Filipinos spend 16 days a year stuck in traffic: Study

Commuters waiting for their ride along a main road in Manila. PHOTO: AFP

MANILA - Filipinos in Manila spend an hour and six minutes each day - or 16 days a year - stuck in traffic, costing them about 100,000 pesos (S$2,663) a year in lost income opportunities.

And that's not including another 24 minutes a day that they spend looking for parking.

A new study by the Boston Consulting Group (BCG) for ride-hailing service Uber Philippines showed Manila had the third-longest traffic wait time in Asia, after Bangkok and Jakarta.

By comparison, commuters and motorists in Singapore spend about 30 minutes in traffic and 19 minutes looking for a parking slot.

About three in four Filipinos have missed or been late to an event because they could not park their cars quickly enough, the study said. The most commonly missed events are doctors' appointments, job interviews and weddings.

In a year, Filipinos will spend a little over 16 days stuck in traffic. That translates to 100,000 pesos in lost productivity each year.

"Road congestion costs Asian economies an estimated 2 to 5 per cent of gross domestic product each year due to lost time and higher transport costs," said Mr Laurence Cua, general manager, Uber Philippines, citing an Asian Development Bank report.

  • Average time spent every day in traffic congestion

  • 1. Bangkok: 72 minutes
    2. Jakarta: 68 minutes
    3. Manila: 66 minutes
    4. Hanoi: 58 minutes
    5. Kuala Lumpur: 53 minutes
    6. Ho Chi Minh: 51 minutes
    7. Hong Kong: 35 minutes
    8. Singapore: 30 minutes

  • Average time spent every day looking for parking

  • 1. Hanoi: 45 minutes
    2. Ho Chi Minh: 31 minutes
    3. Hong Kong, Kuala Lumpur: 25 mintues
    5. Bangkok, Manila: 24 minutes
    7. Jakarta, Taipei : 21 minutes
    9. Singapore: 19 minutes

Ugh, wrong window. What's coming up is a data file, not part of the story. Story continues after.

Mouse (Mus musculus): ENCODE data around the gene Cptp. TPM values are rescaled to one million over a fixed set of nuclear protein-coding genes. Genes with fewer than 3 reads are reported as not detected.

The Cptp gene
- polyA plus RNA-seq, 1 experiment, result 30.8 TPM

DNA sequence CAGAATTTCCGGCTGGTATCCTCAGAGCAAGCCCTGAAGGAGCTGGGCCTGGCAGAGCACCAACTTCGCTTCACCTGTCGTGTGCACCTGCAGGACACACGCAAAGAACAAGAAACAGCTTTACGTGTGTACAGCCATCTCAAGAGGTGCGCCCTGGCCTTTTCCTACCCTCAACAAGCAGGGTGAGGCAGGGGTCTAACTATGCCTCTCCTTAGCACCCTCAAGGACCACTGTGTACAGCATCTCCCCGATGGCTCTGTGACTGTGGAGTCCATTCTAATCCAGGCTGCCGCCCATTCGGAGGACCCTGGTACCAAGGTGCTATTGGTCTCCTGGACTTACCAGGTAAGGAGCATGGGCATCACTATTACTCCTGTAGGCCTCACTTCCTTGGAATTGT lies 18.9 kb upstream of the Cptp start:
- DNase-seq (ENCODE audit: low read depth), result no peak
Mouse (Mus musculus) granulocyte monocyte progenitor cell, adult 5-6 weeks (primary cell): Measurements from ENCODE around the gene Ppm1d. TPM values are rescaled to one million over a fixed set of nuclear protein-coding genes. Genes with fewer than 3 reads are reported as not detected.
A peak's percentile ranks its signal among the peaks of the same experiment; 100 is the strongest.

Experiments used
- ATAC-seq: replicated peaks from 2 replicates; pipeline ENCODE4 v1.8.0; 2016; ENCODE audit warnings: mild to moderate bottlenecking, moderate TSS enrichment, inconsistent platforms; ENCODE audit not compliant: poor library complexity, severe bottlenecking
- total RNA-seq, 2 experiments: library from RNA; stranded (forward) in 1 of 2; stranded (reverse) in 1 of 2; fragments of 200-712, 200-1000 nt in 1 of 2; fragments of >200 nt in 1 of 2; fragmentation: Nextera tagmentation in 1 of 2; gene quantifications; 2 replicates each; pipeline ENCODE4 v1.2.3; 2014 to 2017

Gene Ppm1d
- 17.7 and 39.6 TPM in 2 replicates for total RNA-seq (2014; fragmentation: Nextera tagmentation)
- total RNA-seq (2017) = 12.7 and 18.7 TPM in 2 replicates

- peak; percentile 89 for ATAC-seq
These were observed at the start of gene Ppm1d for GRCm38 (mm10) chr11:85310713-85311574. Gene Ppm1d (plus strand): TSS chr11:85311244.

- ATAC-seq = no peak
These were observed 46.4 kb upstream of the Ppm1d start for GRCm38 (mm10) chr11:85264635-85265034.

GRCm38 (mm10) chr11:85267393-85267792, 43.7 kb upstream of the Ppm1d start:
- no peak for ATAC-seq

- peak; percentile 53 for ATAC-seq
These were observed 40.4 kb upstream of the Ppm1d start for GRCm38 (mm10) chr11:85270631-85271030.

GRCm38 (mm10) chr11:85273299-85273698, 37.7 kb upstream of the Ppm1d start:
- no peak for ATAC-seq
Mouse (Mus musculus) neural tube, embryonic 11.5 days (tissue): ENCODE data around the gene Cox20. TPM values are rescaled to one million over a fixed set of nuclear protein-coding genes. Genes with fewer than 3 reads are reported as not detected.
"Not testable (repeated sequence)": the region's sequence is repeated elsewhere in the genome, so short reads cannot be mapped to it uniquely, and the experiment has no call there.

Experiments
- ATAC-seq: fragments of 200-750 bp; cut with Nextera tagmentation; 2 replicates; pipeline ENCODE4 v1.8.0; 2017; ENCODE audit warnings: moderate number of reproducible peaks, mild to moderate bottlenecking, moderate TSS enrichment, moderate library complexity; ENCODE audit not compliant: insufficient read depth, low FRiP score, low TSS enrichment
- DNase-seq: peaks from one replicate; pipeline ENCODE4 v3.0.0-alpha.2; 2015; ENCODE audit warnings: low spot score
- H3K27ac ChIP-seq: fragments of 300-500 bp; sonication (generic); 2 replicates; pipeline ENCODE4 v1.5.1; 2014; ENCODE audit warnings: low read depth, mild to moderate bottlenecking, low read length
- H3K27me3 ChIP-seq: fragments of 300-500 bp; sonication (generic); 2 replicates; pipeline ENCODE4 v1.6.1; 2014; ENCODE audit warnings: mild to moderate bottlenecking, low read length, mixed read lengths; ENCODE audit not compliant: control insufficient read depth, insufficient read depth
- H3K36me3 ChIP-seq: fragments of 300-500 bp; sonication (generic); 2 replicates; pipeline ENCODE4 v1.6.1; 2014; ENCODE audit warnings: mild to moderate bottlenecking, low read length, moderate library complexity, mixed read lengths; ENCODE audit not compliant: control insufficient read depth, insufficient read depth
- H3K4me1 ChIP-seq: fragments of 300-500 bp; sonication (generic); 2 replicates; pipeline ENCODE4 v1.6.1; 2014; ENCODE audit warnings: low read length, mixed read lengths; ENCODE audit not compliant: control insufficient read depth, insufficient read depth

During rush hour in metropolitan Manila, the number of vehicles far exceed the roads' maximum capacity, totalling 1.75 times what the roads can handle. It takes 2.3 times longer to travel during this time.

Traffic congestion is likely to get worse, as low-downpayment promotions by banks and carmakers fuel an explosion in car ownership.

In 2015, the total number of motor vehicles in metropolitan Manila hit 2.5 million, with that number likely to keep growing. Car sales hit an all-time high of 417,356 in 2016.

The public transport infrastructure, meanwhile, is creaking.

The BCG study found that demand for rail transport in Manila, Singapore, Hong Kong, Taipei, Kuala Lumpur and Bangkok is forecast to grow from below 20,000 people per km in 1980 to about 100,000 in 2020.

Supply, meanwhile, is expected to only reach 80,000, resulting in a shortfall of 20,000 people per km. This gap between demand and supply has led to congestion.

On Manila's six railway lines, with 246km of route lengths in total, peak hour congestion is already at 132 per cent.

The BCG study said the Philippine government would need at least US$51 billion (S$68.7 billion) worth of additional roads, tollways, rail lines and subways just to keep up with demand for more public transportation.

Alternatively, it can turn to more economic alternatives such as ride-sharing and car-pooling services.

"The more people use shared modes, the more likely they are to use public transit, own fewer cars and spend less on transportation overall," said Mr Cua.

He said ride-sharing can remove as many as 1 million private vehicles off the road, translating into a 50 to 90 per cent reduction in congestion.

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